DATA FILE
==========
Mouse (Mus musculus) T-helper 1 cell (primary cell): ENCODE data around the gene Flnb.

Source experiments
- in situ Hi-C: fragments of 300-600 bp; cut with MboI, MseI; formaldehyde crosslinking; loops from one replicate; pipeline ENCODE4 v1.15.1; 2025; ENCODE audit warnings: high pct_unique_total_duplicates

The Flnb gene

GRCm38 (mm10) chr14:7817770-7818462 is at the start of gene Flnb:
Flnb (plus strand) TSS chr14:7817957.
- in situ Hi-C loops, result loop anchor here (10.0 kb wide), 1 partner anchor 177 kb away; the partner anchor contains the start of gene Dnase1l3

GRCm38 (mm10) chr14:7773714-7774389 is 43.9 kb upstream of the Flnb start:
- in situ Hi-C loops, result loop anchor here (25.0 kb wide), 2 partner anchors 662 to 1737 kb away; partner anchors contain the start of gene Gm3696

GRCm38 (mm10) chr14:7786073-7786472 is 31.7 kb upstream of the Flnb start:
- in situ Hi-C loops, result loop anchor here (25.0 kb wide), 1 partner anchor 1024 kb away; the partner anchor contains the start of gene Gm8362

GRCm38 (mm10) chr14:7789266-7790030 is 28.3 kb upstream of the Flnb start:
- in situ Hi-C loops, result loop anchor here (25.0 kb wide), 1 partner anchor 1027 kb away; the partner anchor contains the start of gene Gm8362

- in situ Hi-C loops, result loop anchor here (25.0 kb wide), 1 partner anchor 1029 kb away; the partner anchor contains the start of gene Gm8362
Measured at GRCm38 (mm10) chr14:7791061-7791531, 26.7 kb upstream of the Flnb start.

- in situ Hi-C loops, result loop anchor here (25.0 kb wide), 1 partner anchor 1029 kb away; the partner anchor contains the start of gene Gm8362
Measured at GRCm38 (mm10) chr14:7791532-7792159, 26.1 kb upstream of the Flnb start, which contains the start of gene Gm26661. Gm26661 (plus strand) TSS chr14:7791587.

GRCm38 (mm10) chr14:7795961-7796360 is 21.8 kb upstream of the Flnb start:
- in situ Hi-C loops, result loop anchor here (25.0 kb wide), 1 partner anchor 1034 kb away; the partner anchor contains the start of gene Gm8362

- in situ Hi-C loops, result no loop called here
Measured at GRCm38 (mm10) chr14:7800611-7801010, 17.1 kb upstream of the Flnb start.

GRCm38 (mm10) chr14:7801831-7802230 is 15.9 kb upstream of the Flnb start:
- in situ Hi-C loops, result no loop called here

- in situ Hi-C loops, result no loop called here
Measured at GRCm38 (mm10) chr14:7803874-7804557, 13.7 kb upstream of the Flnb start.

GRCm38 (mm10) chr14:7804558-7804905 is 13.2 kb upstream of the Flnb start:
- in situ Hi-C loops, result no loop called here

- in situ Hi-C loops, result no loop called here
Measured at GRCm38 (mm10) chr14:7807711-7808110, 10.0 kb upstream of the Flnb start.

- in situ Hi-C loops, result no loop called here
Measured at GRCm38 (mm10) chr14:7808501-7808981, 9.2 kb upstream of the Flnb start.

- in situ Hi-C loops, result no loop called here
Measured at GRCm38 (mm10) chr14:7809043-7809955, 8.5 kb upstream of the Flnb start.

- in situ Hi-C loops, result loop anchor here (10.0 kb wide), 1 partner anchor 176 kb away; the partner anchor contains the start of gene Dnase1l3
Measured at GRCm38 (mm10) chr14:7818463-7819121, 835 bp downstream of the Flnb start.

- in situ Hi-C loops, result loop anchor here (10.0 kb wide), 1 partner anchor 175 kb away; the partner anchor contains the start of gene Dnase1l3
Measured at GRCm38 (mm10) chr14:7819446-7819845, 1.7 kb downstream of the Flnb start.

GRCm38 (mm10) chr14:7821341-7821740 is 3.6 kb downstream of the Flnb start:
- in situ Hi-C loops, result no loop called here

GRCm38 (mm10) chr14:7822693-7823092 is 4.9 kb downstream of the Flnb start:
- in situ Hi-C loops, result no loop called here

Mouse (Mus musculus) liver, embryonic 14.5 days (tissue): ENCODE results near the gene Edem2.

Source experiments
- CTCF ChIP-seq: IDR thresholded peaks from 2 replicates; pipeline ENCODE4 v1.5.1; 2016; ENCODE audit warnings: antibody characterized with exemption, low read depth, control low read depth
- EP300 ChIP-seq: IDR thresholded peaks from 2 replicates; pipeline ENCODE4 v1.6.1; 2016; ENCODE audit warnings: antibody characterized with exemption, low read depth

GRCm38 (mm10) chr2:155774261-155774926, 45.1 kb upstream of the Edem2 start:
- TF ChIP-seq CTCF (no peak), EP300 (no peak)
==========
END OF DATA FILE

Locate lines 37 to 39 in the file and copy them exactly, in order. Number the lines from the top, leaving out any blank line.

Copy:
Measured at GRCm38 (mm10) chr14:7819446-7819845, 1.7 kb downstream of the Flnb start.

GRCm38 (mm10) chr14:7821341-7821740 is 3.6 kb downstream of the Flnb start:
- in situ Hi-C loops, result no loop called here